Linux Capabilities: Hardening Linux binaries by removing setuid
Hardening Linux binaries by removing setuid
Normally Unix based systems use two kind of processes: privileged and unprivileged. The first category is usually used for administrative purposes, like starting and stopping other processes, tuning the kernel and opening sockets.
The command ping is a great example why even small programs needs root permissions. In a first glance you might consider this tool to be simple: send a package to a host and see if it responds. The truth is that a network socket needs to be opened, to send an ICMP package.
Let’s have a look at the ping binary:
$ ls -l /bin/ping -rwsr-xr-x 1 root root 44168 May 7 23:51 /bin/ping
So the binary itself is small in size. It actually turns red in our console. This is due to the setuid bit, which can be seen due to the small “s” (where normally the “x” is).
Next step is to remove the setuid bit from the binary and see the result:
$ sudo chmod u-s /bin/ping$ ls -l /bin/ping -rwxr-xr-x 1 root root 44168 May 7 23:51 /bin/ping
Removing the setuid bit has turned the binary into green, which is the common color for executable files and binaries.
Now let’s try using the ping command:
$ ping cisofy.com ping: icmp open socket: Operation not permitted
So that clearly shows that our beloved ping command is not longer working. For a system without normal users this would be great regarding hardening. The less setuid binaries, the better.
In this case we assume we want normal users to still use the ping command. So let’s add a capability which allows to open up a network based socket. Look in the man page we find the cap_net_raw capability:
* use RAW and PACKET sockets;
* bind to any address for transparent proxying.
Great, this seems exactly what we want!
Now the challenge is understanding how to apply the capability the proper way. Just slapping the capability onto the binary is not enough, we will also need to define how it applies. This is done via a capability sets.
Each process thread has three capability sets, which may contain some, all or none of the following sets. From the man pages:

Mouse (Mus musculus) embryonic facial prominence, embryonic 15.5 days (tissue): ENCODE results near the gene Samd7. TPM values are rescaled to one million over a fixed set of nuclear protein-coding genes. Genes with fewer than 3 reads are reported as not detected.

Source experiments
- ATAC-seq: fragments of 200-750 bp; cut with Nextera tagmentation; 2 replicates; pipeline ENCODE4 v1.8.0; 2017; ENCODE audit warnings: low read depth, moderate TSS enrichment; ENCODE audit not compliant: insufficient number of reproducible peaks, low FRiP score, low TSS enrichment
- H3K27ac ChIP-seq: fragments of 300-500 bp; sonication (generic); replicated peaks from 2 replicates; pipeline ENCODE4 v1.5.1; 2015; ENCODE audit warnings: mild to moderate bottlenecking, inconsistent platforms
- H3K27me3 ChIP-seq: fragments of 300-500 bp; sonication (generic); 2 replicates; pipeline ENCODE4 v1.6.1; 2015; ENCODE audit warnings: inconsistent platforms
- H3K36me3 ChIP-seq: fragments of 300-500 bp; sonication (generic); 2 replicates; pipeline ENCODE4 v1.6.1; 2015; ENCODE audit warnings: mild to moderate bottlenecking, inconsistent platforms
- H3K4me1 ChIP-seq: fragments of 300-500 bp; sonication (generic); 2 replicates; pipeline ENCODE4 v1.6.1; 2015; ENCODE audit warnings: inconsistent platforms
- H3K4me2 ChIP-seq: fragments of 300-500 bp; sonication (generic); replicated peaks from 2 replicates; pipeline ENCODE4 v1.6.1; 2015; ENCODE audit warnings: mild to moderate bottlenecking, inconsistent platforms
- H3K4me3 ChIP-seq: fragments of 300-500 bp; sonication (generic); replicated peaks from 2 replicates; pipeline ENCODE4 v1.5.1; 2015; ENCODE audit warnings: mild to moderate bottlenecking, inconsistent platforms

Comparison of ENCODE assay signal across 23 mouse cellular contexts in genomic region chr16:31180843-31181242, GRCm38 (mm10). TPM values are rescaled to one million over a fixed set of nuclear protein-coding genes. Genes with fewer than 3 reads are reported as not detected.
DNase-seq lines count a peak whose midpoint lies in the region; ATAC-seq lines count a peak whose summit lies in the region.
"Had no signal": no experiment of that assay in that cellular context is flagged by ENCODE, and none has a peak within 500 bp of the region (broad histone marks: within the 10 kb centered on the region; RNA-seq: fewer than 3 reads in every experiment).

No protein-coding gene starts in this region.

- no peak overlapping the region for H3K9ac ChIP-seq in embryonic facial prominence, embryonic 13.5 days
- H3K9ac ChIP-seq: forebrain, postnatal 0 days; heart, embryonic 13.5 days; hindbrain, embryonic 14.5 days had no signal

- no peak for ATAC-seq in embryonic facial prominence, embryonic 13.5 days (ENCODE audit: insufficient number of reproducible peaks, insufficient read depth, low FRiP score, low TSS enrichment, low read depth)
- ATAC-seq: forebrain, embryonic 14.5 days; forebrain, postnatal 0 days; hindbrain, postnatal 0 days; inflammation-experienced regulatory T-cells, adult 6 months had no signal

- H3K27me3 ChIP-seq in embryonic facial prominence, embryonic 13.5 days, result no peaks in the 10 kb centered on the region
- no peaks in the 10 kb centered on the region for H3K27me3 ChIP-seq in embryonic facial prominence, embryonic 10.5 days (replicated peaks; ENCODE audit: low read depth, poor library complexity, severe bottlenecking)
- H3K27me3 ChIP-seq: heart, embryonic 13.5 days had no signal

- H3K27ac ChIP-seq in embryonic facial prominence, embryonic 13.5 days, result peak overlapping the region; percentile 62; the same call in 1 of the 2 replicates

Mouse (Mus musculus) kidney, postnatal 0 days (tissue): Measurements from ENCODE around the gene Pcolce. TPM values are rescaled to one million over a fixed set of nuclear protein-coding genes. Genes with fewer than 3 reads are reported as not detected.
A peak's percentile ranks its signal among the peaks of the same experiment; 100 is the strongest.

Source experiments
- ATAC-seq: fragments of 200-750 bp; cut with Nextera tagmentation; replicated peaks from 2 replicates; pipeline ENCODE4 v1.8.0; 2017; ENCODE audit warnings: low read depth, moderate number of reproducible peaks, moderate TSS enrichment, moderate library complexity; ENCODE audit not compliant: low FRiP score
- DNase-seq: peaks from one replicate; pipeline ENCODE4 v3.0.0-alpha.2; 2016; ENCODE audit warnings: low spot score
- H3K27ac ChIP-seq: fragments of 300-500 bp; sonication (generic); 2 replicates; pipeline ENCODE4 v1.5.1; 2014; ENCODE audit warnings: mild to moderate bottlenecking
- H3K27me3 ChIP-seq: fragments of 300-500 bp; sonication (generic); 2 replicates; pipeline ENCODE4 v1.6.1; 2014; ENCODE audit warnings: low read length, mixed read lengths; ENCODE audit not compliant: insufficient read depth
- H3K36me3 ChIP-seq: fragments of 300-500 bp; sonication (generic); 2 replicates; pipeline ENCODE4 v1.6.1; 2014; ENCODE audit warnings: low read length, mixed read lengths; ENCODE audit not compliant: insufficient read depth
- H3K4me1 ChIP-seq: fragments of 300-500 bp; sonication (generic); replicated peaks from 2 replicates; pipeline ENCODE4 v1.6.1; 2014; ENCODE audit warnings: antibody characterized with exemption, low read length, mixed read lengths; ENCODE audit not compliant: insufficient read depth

Effective – the capabilities used by the kernel to perform permission checks for the thread.
Permitted – the capabilities that the thread may assume (i.e., a limiting superset for the effective and inheritable sets). If a thread drops a capability from its permitted set, it can never re-acquire that capability (unless it exec()s a set-user-ID-root program).
Inheritable – the capabilities preserved across an execve(2). A child created via fork(2) inherits copies of its parent’s capability sets. See below for a discussion of the treatment of capabilities during exec(). Using capset(2), a thread may manipulate its own capability sets, or, if it has the CAP_SETPCAP capability, those of a thread in another process.
The effective set is needed when performing a specific system call in which it needs to have a specific capability.
So this means for a normal binary, which will not create child processes, the permitted will do. This means at best it will be able to use the capability. It may be a limited superset of what inheritable and effective will provide. For processes which fork other processes, we might need to inherit the capabilities. In that case, use the inheritable set.
So let’s use this knowledge and apply it to the binary:
$ sudo setcap cap_net_raw+p /bin/ping $ sudo getcap /bin/ping /bin/ping = cap_net_raw+p
We set the capability with setcap and tell it to set the permitted set. Now we test again and the ping command works like it did before.
$ ping cisofy.com PING cisofy.com (188.8.131.52) 56(84) bytes of data. 64 bytes from cisofy.com (184.108.40.206): icmp_seq=1 ttl=58 time=10.5 ms 64 bytes from cisofy.com (220.127.116.11): icmp_seq=2 ttl=58 time=11.8 ms
Why not use setuid?
Usually it makes sense to allow a trusted binary to use root permissions to execute. The unfortunate thing with software is that it may contain bugs. So even the smallest mistake with a setuid binary may result in total compromise.
Using capabilities gives a binary root permissions for only a limited set of systems calls. So even if there would be a software leak, it may not even be abused. For example the ping command in this article. This command would not be able to change ownership of a file, with the chown system call, where a setuid binary would have been.